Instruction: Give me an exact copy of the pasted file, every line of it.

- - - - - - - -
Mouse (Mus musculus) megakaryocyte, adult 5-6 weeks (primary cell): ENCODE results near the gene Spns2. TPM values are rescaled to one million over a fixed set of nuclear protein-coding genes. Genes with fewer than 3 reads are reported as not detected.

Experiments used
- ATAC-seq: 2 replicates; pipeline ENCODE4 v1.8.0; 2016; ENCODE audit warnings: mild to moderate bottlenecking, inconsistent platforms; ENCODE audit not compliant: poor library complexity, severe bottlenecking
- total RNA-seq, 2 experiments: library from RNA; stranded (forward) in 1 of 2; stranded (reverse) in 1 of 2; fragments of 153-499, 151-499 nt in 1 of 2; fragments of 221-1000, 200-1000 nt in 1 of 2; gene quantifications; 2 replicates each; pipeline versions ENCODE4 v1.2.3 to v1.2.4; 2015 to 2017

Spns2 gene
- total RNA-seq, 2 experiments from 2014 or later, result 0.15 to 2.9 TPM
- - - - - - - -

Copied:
Mouse (Mus musculus) megakaryocyte, adult 5-6 weeks (primary cell): ENCODE results near the gene Spns2. TPM values are rescaled to one million over a fixed set of nuclear protein-coding genes. Genes with fewer than 3 reads are reported as not detected.

Experiments used
- ATAC-seq: 2 replicates; pipeline ENCODE4 v1.8.0; 2016; ENCODE audit warnings: mild to moderate bottlenecking, inconsistent platforms; ENCODE audit not compliant: poor library complexity, severe bottlenecking
- total RNA-seq, 2 experiments: library from RNA; stranded (forward) in 1 of 2; stranded (reverse) in 1 of 2; fragments of 153-499, 151-499 nt in 1 of 2; fragments of 221-1000, 200-1000 nt in 1 of 2; gene quantifications; 2 replicates each; pipeline versions ENCODE4 v1.2.3 to v1.2.4; 2015 to 2017

Spns2 gene
- total RNA-seq, 2 experiments from 2014 or later, result 0.15 to 2.9 TPM